PAWTUCKET, R.I. (AP) — Pawtucket Red Sox chairman Larry Lucchino put Pawtucket back on the table as a future home for the team on Monday, after owners spent months saying it was moving elsewhere and would not consider staying in the city.

“We think a new ballpark is important to fulfilling the vision we have for this franchise,” Lucchino said after a news conference presenting the team’s new leadership.

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When asked if a new ballpark must be somewhere other than Pawtucket, he replied: “At this point, we’ve taken a position that we’re open to everything, every possibility.”

It represents a shift for the team, which has said since a new ownership group led by Lucchino took over in February that it was leaving Pawtucket. It said a feasibility study found it would cost at least $65 million to renovate Pawtucket’s McCoy Stadium, the team’s current home, to catch up with other Triple-A ballparks.

It sought instead to build a new stadium on riverfront land near downtown Providence, and in April rolled out a deal asking for $120 million in state subsidies. The request met with strenuous public opposition, and in September the plan died.

Since then, several government officials and groups elsewhere have come forward with an interest in luring the PawSox, including from the Massachusetts communities of Worcester, Springfield and Fall River.

Lucchino said on Monday that they are studying numerous proposals and that the team has no timetable for a decision.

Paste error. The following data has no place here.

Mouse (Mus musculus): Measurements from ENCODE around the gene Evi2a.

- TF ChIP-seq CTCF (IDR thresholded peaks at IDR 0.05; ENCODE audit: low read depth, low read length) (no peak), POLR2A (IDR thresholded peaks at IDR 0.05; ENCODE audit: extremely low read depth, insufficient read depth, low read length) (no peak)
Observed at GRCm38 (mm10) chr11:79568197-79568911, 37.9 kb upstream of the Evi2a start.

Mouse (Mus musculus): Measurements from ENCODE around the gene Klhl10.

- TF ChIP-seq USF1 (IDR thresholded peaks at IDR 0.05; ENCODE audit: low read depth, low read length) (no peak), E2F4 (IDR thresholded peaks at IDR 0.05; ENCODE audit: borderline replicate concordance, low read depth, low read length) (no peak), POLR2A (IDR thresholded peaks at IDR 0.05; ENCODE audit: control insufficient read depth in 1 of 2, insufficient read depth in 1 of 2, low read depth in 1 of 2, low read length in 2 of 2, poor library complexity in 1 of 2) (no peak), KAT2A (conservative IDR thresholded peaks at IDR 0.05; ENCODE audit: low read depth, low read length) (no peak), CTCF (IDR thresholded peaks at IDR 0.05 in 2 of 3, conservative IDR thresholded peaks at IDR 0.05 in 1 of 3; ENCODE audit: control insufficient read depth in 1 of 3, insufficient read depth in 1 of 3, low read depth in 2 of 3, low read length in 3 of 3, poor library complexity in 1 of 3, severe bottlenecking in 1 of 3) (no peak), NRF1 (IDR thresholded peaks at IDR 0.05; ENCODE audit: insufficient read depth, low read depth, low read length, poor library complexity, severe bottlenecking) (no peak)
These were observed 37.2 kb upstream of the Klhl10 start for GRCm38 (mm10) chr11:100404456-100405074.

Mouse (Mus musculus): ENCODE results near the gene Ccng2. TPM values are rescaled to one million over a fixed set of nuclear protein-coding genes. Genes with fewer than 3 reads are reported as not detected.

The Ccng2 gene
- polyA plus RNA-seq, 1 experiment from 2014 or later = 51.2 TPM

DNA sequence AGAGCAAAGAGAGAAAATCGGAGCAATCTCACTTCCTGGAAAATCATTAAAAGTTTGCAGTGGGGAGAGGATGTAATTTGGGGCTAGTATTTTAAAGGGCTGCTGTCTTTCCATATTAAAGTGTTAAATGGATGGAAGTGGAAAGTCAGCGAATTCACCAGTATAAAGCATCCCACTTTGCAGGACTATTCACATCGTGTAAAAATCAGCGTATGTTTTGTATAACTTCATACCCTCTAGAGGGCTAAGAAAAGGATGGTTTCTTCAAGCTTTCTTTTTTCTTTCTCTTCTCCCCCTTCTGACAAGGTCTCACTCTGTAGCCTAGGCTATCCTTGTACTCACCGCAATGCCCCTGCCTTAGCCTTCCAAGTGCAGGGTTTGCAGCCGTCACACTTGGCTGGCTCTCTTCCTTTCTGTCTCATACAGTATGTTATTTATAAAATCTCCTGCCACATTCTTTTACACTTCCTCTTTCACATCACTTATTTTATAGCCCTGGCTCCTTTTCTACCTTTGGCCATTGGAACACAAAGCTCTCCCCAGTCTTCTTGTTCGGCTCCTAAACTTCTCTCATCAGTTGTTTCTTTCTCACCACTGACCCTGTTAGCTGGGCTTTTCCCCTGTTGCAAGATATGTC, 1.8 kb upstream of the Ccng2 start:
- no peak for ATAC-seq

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“We need time to do this methodically and carefully,” he said.

He also said he was planning to meet with Pawtucket Mayor Don Grebien, who has been pushing all along for the team to take another look at McCoy. A spokesman for Grebien did not immediately comment Monday.

Gov. Gina Raimondo’s administration has encouraged the owners “to take a fresh look at Pawtucket, but only if it makes sense for Rhode Island taxpayers,” spokeswoman Marie Aberger wrote in an email.

The team’s new president, Charles Steinberg, said Monday that Pawsox officials were committed to stay in Pawtucket for five more years, and the team is now focused on reconnecting with fans that were turned off when they were “jolted” by the sudden idea that the team would leave Pawtucket.

“We have a repair job to do here. There’s work to be done,” he said. “There were wounds that were suffered by fans here. We’re acutely aware of that.”

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